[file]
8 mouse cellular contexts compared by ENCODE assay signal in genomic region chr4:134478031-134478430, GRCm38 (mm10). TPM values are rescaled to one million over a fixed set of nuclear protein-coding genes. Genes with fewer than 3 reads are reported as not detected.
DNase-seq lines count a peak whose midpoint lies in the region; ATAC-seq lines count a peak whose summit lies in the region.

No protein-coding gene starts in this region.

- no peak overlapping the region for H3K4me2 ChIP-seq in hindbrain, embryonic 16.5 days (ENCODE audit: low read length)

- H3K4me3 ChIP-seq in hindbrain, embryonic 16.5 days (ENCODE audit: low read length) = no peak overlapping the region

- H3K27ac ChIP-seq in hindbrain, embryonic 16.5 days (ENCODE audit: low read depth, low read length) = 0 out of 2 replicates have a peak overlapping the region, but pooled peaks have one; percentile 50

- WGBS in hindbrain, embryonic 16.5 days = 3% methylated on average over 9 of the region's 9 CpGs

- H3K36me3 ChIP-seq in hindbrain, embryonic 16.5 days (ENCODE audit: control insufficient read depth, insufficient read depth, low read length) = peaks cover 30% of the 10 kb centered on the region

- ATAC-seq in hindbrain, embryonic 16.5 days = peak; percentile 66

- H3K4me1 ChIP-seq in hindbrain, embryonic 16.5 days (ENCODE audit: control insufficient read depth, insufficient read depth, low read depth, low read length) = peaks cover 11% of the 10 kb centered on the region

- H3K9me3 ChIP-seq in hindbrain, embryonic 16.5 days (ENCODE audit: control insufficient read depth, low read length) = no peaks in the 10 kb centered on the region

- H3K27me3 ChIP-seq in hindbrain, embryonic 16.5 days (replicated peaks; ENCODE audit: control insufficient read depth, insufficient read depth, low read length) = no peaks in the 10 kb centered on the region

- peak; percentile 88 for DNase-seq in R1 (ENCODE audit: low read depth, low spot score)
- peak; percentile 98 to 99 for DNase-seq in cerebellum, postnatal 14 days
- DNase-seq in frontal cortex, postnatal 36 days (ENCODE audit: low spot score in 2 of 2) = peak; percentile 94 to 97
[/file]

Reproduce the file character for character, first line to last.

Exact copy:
8 mouse cellular contexts compared by ENCODE assay signal in genomic region chr4:134478031-134478430, GRCm38 (mm10). TPM values are rescaled to one million over a fixed set of nuclear protein-coding genes. Genes with fewer than 3 reads are reported as not detected.
DNase-seq lines count a peak whose midpoint lies in the region; ATAC-seq lines count a peak whose summit lies in the region.

No protein-coding gene starts in this region.

- no peak overlapping the region for H3K4me2 ChIP-seq in hindbrain, embryonic 16.5 days (ENCODE audit: low read length)

- H3K4me3 ChIP-seq in hindbrain, embryonic 16.5 days (ENCODE audit: low read length) = no peak overlapping the region

- H3K27ac ChIP-seq in hindbrain, embryonic 16.5 days (ENCODE audit: low read depth, low read length) = 0 out of 2 replicates have a peak overlapping the region, but pooled peaks have one; percentile 50

- WGBS in hindbrain, embryonic 16.5 days = 3% methylated on average over 9 of the region's 9 CpGs

- H3K36me3 ChIP-seq in hindbrain, embryonic 16.5 days (ENCODE audit: control insufficient read depth, insufficient read depth, low read length) = peaks cover 30% of the 10 kb centered on the region

- ATAC-seq in hindbrain, embryonic 16.5 days = peak; percentile 66

- H3K4me1 ChIP-seq in hindbrain, embryonic 16.5 days (ENCODE audit: control insufficient read depth, insufficient read depth, low read depth, low read length) = peaks cover 11% of the 10 kb centered on the region

- H3K9me3 ChIP-seq in hindbrain, embryonic 16.5 days (ENCODE audit: control insufficient read depth, low read length) = no peaks in the 10 kb centered on the region

- H3K27me3 ChIP-seq in hindbrain, embryonic 16.5 days (replicated peaks; ENCODE audit: control insufficient read depth, insufficient read depth, low read length) = no peaks in the 10 kb centered on the region

- peak; percentile 88 for DNase-seq in R1 (ENCODE audit: low read depth, low spot score)
- peak; percentile 98 to 99 for DNase-seq in cerebellum, postnatal 14 days
- DNase-seq in frontal cortex, postnatal 36 days (ENCODE audit: low spot score in 2 of 2) = peak; percentile 94 to 97